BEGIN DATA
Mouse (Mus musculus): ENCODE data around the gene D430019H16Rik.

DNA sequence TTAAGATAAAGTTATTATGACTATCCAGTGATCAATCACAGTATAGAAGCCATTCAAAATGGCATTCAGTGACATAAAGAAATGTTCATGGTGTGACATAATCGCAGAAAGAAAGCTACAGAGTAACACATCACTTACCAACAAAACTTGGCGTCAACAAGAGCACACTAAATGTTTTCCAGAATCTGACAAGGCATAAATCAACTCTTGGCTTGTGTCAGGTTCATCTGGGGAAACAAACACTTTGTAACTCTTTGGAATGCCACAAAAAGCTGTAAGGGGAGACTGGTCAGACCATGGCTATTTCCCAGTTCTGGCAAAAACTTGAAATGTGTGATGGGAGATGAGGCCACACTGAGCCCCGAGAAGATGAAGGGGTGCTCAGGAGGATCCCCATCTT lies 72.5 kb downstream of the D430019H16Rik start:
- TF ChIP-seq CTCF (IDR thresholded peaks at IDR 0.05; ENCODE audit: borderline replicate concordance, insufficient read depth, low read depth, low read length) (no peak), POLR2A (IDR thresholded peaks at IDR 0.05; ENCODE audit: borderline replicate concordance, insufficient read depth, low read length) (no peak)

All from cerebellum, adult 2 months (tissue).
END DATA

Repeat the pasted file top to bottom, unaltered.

Mouse (Mus musculus): ENCODE data around the gene D430019H16Rik.

DNA sequence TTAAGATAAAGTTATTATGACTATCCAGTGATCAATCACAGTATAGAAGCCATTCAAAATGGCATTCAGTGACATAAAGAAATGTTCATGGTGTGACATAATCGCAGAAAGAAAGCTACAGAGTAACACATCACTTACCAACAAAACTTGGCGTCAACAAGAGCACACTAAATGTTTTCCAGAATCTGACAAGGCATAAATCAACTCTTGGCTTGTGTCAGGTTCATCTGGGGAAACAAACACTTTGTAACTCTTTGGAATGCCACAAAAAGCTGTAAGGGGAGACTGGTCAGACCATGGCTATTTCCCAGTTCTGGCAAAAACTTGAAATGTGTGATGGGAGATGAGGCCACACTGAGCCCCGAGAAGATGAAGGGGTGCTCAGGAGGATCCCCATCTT lies 72.5 kb downstream of the D430019H16Rik start:
- TF ChIP-seq CTCF (IDR thresholded peaks at IDR 0.05; ENCODE audit: borderline replicate concordance, insufficient read depth, low read depth, low read length) (no peak), POLR2A (IDR thresholded peaks at IDR 0.05; ENCODE audit: borderline replicate concordance, insufficient read depth, low read length) (no peak)

All from cerebellum, adult 2 months (tissue).